Cross-Cultural Lessons for Project Teams by Tom Verghese
Dr. Tom Verghese is Principal and Founder of Cultural Synergies. His work helps organizations perform at optimal levels, improving cross-border staff engagement, communication, and relationships. Expert in the field of cultural intelligence, Tom applies a practical approach in helping organizations understand and leverage cultural awareness and diversity to successfully position their businesses in the global marketplace. The following is from Tom’s January blog on Cross-Cultural Factors in Project Management.
"About 8 months ago we began discussions with an IT project manager who was overseeing a project with people from 4 different countries and spanning 2 very different organisations. This was a large digital transformation project with high stakes for both sides. We suggested at that point that it would be useful to bring the teams together in order to create alignment, establish project guidelines and discuss how cultural differences could impact the project. The key stakeholder was lukewarm to the suggestion as he felt that having been involved in numerous management of projects, he already had the requisite experience and therefore it wasn’t a high priority.
Fast forward and 8 months on, the project is already behind schedule, there are cost overruns, there is tremendous resistance from the client group, a lack of trust is evident with people withholding information and lastly a sense of ‘one team’ is absent from the project team.
From a cultural ‘lens,’ there are some key factors that are hindering the success of the project. One of these is the organisational cultures. In this situation, one is a private enterprise and the other is government run. They both have distinct ways of operating, expectations and norms around providing feedback, conflict management, trust building, ways of working, diversity, values and purpose. The fundamental conversations on these topics when starting the project were not established. Another factor is that there are people from four different countries involved and there has been no appreciation of how cultural background influences our world views and behaviours. Finally, the project team members are individuals who bring their own biases to the project.
Some suggestions on how to minimise project derailment based on our work with numerous project teams around the world would be:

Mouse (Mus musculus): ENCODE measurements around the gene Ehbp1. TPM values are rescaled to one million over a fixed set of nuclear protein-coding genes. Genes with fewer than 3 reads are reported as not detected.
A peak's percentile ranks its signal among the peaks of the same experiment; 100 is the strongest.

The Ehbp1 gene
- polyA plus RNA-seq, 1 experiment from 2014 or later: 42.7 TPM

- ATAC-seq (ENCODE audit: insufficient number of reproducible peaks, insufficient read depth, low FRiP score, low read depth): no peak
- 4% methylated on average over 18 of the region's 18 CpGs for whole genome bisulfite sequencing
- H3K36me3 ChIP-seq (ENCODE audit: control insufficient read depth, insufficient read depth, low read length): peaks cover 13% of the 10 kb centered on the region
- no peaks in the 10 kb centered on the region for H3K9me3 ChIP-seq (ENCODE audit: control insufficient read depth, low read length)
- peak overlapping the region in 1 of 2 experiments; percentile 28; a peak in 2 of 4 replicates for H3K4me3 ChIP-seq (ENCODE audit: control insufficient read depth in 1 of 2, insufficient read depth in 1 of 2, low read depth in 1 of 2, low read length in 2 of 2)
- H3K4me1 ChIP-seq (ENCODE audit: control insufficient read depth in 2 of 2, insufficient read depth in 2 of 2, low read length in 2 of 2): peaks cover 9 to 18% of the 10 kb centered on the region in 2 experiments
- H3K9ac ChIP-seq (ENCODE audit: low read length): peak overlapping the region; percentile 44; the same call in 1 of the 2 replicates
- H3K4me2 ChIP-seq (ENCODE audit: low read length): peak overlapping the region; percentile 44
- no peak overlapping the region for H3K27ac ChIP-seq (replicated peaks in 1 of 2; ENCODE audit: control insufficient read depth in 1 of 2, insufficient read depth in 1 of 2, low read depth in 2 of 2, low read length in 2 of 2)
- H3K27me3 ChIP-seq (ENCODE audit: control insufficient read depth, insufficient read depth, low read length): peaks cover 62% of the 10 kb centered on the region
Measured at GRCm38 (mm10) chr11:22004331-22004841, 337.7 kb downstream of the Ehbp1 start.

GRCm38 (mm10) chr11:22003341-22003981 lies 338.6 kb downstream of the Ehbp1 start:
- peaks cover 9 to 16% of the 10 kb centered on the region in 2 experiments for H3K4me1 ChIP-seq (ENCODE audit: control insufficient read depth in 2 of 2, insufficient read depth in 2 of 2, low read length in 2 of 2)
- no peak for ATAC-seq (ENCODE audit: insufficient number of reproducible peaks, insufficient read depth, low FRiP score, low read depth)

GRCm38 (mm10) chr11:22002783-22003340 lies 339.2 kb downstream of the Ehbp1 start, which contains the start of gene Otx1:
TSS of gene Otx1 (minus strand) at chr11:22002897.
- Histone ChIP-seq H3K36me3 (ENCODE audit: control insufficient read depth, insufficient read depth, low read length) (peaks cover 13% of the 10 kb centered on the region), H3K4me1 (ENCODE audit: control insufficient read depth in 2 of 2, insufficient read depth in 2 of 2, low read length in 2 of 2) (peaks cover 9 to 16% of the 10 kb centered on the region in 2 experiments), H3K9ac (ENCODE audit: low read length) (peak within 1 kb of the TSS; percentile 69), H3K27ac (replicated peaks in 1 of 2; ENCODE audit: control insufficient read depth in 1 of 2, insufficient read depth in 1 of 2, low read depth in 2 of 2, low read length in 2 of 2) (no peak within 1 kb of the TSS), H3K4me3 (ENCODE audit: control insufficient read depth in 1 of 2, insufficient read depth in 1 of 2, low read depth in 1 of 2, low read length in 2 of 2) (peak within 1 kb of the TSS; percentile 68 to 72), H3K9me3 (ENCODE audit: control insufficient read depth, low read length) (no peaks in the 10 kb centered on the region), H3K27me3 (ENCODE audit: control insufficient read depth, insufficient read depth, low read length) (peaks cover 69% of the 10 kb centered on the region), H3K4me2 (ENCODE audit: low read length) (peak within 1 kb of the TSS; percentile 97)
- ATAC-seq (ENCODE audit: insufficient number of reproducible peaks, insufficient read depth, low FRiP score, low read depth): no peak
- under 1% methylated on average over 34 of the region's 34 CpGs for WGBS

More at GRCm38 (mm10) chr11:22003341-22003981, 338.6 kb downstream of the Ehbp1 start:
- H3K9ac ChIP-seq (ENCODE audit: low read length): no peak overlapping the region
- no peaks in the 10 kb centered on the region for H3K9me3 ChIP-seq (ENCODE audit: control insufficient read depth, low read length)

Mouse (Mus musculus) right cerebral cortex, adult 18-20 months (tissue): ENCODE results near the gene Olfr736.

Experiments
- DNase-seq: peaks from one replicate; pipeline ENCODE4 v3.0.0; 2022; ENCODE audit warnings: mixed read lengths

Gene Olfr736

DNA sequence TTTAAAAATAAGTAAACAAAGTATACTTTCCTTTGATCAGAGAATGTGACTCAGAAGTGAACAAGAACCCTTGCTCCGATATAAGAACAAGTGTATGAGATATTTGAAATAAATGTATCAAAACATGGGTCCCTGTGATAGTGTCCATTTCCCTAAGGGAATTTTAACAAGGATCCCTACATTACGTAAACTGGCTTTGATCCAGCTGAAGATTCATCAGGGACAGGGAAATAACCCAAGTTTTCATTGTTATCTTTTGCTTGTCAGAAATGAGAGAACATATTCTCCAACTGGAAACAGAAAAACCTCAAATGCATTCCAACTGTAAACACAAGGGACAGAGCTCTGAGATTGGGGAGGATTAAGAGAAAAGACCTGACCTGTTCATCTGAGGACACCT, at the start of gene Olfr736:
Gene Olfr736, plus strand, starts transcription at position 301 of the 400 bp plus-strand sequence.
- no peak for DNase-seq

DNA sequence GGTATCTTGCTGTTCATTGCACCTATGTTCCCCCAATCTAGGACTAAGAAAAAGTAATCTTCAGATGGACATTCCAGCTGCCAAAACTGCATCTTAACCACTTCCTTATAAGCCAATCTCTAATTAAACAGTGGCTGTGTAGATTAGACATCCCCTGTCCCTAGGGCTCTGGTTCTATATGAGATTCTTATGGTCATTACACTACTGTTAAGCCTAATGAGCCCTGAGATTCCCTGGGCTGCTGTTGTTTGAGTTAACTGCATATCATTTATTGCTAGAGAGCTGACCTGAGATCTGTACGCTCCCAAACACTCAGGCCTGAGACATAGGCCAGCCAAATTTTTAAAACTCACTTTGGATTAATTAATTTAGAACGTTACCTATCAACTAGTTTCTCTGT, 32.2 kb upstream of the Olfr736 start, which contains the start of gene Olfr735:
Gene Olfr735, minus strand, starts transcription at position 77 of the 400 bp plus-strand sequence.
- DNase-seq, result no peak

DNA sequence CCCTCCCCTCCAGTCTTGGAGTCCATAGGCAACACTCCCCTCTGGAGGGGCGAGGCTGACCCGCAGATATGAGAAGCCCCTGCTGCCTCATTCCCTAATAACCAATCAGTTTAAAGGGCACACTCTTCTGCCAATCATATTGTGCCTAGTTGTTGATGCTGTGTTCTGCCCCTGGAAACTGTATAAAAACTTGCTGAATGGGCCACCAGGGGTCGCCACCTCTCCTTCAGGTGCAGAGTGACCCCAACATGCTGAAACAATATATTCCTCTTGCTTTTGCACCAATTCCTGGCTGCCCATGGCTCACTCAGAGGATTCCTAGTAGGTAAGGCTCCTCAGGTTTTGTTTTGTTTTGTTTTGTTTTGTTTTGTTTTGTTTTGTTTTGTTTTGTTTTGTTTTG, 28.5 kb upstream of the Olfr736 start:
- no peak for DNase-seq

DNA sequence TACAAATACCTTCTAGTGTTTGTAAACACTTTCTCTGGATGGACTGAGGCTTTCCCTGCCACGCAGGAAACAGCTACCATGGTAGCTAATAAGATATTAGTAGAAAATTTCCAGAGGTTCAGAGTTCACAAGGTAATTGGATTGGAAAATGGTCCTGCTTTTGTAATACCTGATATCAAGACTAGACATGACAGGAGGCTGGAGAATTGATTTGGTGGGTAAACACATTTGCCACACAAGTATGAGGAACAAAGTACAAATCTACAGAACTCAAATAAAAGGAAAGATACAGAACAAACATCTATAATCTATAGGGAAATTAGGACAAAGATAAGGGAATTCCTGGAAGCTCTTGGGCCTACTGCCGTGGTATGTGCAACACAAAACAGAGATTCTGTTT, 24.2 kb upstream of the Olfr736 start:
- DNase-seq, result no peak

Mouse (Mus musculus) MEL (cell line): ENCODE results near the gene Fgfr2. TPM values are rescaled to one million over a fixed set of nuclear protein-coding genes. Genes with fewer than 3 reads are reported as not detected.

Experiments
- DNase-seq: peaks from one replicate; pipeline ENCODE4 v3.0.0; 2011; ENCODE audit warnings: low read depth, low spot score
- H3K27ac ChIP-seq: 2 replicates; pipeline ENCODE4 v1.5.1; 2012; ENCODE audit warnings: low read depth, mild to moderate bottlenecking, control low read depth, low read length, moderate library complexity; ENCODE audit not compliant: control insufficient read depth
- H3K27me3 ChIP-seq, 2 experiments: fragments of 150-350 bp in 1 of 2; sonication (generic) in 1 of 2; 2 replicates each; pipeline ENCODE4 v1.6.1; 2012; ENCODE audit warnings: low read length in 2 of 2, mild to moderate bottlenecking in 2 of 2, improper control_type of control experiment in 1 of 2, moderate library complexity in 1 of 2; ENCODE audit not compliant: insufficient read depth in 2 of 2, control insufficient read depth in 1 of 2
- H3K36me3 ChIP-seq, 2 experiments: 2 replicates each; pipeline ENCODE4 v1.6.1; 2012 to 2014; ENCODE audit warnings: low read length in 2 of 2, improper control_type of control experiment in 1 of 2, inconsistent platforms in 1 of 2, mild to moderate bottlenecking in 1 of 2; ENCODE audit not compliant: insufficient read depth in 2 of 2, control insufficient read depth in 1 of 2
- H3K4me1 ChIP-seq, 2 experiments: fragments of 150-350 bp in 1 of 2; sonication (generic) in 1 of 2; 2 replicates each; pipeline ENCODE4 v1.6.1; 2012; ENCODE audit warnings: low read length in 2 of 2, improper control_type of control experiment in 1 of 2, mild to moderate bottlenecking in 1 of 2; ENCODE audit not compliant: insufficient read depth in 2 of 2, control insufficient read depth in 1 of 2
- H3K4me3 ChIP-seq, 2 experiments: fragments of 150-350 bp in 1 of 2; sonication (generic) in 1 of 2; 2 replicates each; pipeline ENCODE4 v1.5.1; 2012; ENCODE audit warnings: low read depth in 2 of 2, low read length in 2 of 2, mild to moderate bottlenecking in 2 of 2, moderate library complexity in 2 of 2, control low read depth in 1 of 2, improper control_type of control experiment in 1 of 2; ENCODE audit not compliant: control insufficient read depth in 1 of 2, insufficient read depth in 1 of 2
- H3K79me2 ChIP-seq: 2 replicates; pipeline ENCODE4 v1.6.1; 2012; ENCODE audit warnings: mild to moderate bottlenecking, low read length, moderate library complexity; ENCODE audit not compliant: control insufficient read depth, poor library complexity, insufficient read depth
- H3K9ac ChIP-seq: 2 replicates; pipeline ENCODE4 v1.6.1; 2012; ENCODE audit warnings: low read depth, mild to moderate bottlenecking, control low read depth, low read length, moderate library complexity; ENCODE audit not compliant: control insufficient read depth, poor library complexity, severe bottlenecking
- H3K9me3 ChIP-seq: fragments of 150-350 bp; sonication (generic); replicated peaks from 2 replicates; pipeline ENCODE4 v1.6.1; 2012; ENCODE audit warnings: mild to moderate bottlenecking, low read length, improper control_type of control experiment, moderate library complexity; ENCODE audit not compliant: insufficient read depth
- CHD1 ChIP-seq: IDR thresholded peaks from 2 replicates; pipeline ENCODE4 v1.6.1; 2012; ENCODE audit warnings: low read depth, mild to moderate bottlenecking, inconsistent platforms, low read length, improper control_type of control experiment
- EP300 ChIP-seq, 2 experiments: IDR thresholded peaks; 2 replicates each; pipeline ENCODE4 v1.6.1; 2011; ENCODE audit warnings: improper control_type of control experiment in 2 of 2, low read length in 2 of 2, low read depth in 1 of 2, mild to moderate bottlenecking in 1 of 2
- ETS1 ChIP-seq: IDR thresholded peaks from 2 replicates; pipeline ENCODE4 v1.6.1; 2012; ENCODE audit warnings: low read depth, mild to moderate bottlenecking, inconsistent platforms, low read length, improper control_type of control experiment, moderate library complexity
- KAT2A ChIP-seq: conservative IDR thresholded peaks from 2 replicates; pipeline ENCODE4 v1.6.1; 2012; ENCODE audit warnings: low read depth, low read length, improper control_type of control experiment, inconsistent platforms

- If possible, bring everyone together for a face-to-face workshop before commencing the project. This helps to build relationships, break down barriers, and creates personal connections.
- Discuss the topic of cultural differences and similarities and the impact culture can have on communication, team work, and conflict.
- Establish guidelines on how the project team will operate in terms of responsiveness to emails and communication, providing feedback, managing conflict and decision-making.
- Schedule regular check-ins, especially in the early days of the project, as this enables you to assess progress, make adjustments and re-calibrate.
- At the completion of the project, have a debrief to appraise the lessons learnt and how they can be applied to the successful delivery of future projects."
Considerable research indicates that investing in improved cultural intelligence can significantly improve the bottom line. According to McKinsey Research, "More diverse companies, we believe, are better able to win top talent and improve their customer orientation, employee satisfaction, and decision making, and all that leads to a virtuous cycle of increasing returns. This in turn suggests that other kinds of diversity—for example, in age, sexual orientation, and experience (such as a global mind-set and cultural fluency)—are also likely to bring some level of competitive advantage for companies that can attract and retain such diverse talent."
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